Ragged Dick and Mark, the Match Boy

Ragged Dick and Mark, the Match Boy

Ragged Dick and Mark, the Match Boy

Ragged Dick and Mark, the Match Boy

Excerpt

Two kinds of general literature are available to the student of American society: on one hand, studies that examine the influences of "great," "thoughtful," "artistic," and "sober" men, and on the other hand, studies of popular culture in which ideas and attitudes that have a strange paternity are brought into focus. In many instances a student can read a great deal of American history before he becomes acquainted with the latter, and there is a danger that if he delays too long he will not really understand his heritage.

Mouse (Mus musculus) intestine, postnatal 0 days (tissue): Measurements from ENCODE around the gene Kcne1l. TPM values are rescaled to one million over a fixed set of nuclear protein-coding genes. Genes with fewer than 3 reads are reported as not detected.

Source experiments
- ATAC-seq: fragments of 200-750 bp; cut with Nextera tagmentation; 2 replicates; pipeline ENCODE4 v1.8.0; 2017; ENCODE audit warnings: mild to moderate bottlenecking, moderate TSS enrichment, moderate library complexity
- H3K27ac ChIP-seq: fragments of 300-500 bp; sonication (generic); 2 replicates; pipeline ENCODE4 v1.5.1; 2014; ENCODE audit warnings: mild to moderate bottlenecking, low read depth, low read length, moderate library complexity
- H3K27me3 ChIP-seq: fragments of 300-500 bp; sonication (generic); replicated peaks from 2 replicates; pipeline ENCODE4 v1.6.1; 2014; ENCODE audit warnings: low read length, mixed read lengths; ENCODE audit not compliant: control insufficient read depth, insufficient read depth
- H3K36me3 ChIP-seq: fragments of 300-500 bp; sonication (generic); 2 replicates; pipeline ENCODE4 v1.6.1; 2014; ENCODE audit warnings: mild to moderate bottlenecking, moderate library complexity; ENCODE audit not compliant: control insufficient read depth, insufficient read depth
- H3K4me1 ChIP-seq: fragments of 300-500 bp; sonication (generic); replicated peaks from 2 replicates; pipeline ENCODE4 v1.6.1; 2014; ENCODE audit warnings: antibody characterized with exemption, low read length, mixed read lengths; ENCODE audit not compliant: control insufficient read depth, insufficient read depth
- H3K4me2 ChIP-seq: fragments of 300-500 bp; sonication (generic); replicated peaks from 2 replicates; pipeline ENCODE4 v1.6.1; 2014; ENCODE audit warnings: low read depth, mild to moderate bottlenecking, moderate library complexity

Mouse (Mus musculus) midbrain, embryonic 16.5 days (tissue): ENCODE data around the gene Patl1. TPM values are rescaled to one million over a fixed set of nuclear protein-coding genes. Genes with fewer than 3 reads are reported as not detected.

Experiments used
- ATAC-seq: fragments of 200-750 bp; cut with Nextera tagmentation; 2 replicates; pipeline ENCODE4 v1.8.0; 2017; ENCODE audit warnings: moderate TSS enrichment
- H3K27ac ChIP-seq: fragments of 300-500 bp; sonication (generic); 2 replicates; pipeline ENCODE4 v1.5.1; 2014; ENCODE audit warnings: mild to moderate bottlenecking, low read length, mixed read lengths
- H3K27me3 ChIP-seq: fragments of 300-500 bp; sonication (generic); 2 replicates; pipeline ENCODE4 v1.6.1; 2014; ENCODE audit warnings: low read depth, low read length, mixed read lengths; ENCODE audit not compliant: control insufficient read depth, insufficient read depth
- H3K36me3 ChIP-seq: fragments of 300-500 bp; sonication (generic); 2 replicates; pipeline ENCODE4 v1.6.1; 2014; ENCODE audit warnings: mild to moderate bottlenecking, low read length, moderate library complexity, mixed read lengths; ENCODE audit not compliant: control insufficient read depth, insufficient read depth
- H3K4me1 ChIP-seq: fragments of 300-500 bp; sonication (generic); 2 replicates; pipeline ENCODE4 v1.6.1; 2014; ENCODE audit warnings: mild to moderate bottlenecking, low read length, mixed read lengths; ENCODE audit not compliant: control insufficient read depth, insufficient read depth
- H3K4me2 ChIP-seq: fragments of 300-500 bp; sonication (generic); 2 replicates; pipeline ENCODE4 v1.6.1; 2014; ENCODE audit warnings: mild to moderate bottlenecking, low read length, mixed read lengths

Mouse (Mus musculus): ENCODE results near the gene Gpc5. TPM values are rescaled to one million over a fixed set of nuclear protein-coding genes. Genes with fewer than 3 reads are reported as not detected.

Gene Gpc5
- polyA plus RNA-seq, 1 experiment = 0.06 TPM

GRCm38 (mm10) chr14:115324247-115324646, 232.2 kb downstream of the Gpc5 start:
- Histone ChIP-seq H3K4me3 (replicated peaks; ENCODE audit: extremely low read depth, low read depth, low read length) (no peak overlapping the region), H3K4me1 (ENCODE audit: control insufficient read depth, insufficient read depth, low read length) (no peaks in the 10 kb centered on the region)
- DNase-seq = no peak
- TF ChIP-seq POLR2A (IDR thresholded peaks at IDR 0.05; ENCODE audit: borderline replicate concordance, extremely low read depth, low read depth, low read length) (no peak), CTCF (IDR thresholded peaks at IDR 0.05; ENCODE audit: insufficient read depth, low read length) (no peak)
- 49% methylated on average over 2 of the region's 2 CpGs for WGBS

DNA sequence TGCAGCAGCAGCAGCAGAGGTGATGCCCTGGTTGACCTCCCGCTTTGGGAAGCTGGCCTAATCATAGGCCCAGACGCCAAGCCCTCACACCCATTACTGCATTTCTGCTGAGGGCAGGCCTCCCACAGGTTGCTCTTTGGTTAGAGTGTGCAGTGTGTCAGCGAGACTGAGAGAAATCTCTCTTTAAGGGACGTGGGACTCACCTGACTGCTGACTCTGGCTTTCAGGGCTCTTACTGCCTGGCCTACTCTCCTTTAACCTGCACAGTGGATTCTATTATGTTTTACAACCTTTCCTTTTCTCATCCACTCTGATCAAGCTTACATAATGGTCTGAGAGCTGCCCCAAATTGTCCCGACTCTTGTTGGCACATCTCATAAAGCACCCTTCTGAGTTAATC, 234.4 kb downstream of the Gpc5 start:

But in this far from best of all possible worlds, the virtuous often go unrewarded, truth is usually honored in the breach, joy is generally unrefined, crime often pays a lot, and national taste and sensitivity, look for them where you will, are typically deplorable. Is it the thinking of John Dewey that best explains our age -- or the witless perversions of his arguments by uninspired school administrators? Is it the great novelists or poets like Thomas Wolfe or Robert Frost who represent our literary ideals -- or the best-selling writers like Lloyd C. Douglas and Edgar Guest? Which newspaper reflects the opinions of the majority of Americans -- the New York Times or the New York Daily News? Do the architectural ideas of Frank Lloyd Wright dot our landscape -- or those of designers of look-alike split-level traps? Are more people satisfied by I Love Lucy than by Death of a Salesman?

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